An eagerly awaited NASA satellite failed to reach orbit Tuesday after the rocket carrying it crashed shortly after liftoff from California's Vandenberg Air Force Base.
NASA announced it was launching an investigation but preliminary indications were that the protective nose cone, known as the fairing, on the Taurus XL launch vehicle failed to separate, NASA said in a statement. The fairing encapsulates the satellite as it travels through the atmosphere.
Certainly for the science community it is a huge disappointment, said John Brunschwyler, Taurus Program Manager in a NASA press conference Tuesday. It's taken so long to get here, he added.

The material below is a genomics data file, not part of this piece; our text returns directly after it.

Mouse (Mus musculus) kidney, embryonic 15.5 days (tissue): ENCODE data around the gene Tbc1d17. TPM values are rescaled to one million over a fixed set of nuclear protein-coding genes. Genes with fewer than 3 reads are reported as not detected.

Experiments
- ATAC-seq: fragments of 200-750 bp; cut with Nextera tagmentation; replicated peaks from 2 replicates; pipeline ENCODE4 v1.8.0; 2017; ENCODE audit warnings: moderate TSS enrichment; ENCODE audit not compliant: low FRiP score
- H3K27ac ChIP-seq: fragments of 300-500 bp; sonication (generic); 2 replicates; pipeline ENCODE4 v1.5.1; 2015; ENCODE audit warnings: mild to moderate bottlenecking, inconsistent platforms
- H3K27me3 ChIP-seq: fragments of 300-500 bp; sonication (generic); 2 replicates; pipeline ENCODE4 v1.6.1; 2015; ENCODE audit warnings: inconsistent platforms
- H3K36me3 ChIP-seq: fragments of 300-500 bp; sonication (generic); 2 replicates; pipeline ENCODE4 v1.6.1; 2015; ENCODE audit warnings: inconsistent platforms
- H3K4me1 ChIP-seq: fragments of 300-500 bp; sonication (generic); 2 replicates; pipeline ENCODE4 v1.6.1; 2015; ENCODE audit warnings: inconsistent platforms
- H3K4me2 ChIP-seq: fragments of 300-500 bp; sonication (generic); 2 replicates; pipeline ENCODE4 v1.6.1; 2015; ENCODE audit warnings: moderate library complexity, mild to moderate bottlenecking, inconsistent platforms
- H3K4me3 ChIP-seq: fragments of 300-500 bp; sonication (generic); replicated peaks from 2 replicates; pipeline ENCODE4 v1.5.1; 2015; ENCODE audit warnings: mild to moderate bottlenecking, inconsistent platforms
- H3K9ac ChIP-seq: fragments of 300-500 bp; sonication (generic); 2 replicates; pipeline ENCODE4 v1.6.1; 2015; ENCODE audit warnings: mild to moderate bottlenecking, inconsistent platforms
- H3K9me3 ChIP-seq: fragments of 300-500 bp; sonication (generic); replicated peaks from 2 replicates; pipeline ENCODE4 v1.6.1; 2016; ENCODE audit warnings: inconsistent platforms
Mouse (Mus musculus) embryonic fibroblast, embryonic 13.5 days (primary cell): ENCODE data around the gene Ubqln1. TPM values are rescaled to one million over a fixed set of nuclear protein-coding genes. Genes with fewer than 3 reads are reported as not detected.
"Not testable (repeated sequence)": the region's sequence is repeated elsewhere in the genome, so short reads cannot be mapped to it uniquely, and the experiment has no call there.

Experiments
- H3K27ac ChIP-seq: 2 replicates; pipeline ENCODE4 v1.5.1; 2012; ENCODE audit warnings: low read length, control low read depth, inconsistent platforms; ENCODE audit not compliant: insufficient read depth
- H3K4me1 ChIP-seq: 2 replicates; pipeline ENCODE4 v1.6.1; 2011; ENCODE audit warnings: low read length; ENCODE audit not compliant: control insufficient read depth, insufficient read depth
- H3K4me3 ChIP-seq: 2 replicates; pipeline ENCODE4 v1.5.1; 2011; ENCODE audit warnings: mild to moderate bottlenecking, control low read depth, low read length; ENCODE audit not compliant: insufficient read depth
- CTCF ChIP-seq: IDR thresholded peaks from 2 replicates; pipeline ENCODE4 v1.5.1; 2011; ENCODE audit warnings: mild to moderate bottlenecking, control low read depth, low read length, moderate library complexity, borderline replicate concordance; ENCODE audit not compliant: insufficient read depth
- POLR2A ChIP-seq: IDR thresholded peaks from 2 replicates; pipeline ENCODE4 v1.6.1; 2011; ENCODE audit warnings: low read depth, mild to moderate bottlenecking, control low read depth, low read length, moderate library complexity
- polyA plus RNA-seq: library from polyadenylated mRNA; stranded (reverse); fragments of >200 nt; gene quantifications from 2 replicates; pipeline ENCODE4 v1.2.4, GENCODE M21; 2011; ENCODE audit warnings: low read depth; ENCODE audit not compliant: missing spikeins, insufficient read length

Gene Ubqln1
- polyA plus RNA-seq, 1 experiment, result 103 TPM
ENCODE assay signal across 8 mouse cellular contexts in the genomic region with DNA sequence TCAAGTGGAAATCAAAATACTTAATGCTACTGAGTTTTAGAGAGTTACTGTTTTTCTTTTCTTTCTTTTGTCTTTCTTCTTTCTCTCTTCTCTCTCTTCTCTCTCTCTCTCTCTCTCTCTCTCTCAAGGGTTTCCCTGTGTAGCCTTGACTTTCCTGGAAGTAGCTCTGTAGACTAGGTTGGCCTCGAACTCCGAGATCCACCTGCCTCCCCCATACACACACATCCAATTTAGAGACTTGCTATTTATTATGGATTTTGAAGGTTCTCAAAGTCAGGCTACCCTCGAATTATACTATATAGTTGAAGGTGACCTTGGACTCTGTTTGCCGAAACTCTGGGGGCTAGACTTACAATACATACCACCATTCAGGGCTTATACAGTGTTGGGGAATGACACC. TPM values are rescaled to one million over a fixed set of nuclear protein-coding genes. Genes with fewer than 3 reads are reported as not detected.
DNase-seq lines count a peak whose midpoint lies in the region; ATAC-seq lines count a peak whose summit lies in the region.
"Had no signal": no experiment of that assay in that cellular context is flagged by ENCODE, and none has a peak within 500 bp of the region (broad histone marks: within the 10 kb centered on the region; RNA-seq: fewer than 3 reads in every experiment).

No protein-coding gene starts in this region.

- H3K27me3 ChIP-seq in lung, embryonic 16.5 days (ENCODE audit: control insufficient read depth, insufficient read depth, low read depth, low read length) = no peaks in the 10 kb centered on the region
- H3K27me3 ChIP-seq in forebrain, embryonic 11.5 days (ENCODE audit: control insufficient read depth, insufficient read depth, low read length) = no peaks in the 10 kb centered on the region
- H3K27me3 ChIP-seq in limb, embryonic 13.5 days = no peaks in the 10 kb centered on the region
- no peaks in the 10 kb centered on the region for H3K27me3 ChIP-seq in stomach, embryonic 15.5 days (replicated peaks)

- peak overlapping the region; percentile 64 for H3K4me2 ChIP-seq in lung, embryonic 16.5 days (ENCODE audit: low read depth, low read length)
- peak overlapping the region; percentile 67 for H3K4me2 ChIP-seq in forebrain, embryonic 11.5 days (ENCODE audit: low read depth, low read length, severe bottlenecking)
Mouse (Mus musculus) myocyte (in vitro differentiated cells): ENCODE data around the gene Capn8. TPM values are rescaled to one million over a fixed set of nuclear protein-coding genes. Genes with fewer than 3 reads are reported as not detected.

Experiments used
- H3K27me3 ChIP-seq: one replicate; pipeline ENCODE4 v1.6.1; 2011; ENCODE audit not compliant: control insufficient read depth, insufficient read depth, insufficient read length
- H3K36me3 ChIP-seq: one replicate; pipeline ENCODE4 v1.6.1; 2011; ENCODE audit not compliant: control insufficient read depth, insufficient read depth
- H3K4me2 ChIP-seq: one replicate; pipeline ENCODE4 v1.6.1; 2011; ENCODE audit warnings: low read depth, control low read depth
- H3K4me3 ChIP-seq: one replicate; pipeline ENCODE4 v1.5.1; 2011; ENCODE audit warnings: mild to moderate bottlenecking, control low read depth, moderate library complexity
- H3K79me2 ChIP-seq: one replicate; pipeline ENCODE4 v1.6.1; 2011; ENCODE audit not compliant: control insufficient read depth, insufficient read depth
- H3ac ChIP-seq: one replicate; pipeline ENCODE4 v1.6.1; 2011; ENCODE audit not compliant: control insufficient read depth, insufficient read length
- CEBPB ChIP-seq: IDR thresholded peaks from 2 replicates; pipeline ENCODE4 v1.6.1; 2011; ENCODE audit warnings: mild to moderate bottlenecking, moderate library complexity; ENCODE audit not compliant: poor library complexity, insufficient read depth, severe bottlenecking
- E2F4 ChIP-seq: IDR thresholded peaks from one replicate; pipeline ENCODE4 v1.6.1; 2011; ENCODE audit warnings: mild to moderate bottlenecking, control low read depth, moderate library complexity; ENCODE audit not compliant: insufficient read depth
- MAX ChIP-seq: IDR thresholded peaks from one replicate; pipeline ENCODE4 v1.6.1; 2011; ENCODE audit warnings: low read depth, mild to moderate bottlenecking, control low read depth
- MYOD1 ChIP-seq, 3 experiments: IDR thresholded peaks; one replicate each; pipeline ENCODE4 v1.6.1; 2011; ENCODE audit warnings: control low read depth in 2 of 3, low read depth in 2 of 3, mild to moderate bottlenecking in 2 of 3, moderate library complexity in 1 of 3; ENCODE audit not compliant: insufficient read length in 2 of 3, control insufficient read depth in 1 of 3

The satellite called Orbiting Carbon Observatory, was part of a two-year mission to make some important measurements of the carbon cycle related to the carbon dioxide in the atmosphere and its pathways between the atmosphere, the oceans and biosphere.
It was to be the first spacecraft dedicated to studying the greenhouse gas which is seen as a great contributor to climate change. The OCO was meant to help policymakers and business leaders make decisions to ensure climate stability, NASA said.